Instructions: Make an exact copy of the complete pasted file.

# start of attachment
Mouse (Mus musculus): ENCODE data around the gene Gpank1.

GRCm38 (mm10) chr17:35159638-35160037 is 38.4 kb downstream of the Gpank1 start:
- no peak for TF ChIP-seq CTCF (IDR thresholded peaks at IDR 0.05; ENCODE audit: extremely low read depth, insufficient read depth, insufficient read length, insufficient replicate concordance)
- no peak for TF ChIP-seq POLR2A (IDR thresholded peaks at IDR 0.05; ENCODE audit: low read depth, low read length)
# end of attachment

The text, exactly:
Mouse (Mus musculus): ENCODE data around the gene Gpank1.

GRCm38 (mm10) chr17:35159638-35160037 is 38.4 kb downstream of the Gpank1 start:
- no peak for TF ChIP-seq CTCF (IDR thresholded peaks at IDR 0.05; ENCODE audit: extremely low read depth, insufficient read depth, insufficient read length, insufficient replicate concordance)
- no peak for TF ChIP-seq POLR2A (IDR thresholded peaks at IDR 0.05; ENCODE audit: low read depth, low read length)